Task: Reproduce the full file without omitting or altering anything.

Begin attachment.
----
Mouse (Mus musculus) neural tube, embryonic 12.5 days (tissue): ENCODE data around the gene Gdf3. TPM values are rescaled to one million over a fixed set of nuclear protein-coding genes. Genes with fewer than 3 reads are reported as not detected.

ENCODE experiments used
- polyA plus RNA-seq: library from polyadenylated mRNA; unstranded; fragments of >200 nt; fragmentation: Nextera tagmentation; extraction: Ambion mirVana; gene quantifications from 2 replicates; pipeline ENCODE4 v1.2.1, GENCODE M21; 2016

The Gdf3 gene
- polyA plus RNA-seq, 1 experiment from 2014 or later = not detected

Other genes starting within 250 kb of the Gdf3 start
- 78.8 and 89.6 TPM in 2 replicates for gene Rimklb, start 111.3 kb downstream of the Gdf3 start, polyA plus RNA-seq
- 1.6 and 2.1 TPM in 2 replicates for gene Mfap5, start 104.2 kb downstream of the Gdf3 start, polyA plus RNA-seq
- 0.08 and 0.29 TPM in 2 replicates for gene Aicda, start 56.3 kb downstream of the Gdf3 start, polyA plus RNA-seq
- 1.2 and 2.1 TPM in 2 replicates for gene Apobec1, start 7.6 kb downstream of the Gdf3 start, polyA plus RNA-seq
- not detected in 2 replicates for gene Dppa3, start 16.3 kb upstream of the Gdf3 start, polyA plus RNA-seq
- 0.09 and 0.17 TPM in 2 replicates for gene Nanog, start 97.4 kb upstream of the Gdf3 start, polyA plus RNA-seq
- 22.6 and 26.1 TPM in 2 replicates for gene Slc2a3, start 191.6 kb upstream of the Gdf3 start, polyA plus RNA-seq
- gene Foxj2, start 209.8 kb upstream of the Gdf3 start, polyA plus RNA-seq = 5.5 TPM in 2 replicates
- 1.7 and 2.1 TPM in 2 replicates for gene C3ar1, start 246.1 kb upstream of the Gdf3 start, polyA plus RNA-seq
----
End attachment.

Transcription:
Mouse (Mus musculus) neural tube, embryonic 12.5 days (tissue): ENCODE data around the gene Gdf3. TPM values are rescaled to one million over a fixed set of nuclear protein-coding genes. Genes with fewer than 3 reads are reported as not detected.

ENCODE experiments used
- polyA plus RNA-seq: library from polyadenylated mRNA; unstranded; fragments of >200 nt; fragmentation: Nextera tagmentation; extraction: Ambion mirVana; gene quantifications from 2 replicates; pipeline ENCODE4 v1.2.1, GENCODE M21; 2016

The Gdf3 gene
- polyA plus RNA-seq, 1 experiment from 2014 or later = not detected

Other genes starting within 250 kb of the Gdf3 start
- 78.8 and 89.6 TPM in 2 replicates for gene Rimklb, start 111.3 kb downstream of the Gdf3 start, polyA plus RNA-seq
- 1.6 and 2.1 TPM in 2 replicates for gene Mfap5, start 104.2 kb downstream of the Gdf3 start, polyA plus RNA-seq
- 0.08 and 0.29 TPM in 2 replicates for gene Aicda, start 56.3 kb downstream of the Gdf3 start, polyA plus RNA-seq
- 1.2 and 2.1 TPM in 2 replicates for gene Apobec1, start 7.6 kb downstream of the Gdf3 start, polyA plus RNA-seq
- not detected in 2 replicates for gene Dppa3, start 16.3 kb upstream of the Gdf3 start, polyA plus RNA-seq
- 0.09 and 0.17 TPM in 2 replicates for gene Nanog, start 97.4 kb upstream of the Gdf3 start, polyA plus RNA-seq
- 22.6 and 26.1 TPM in 2 replicates for gene Slc2a3, start 191.6 kb upstream of the Gdf3 start, polyA plus RNA-seq
- gene Foxj2, start 209.8 kb upstream of the Gdf3 start, polyA plus RNA-seq = 5.5 TPM in 2 replicates
- 1.7 and 2.1 TPM in 2 replicates for gene C3ar1, start 246.1 kb upstream of the Gdf3 start, polyA plus RNA-seq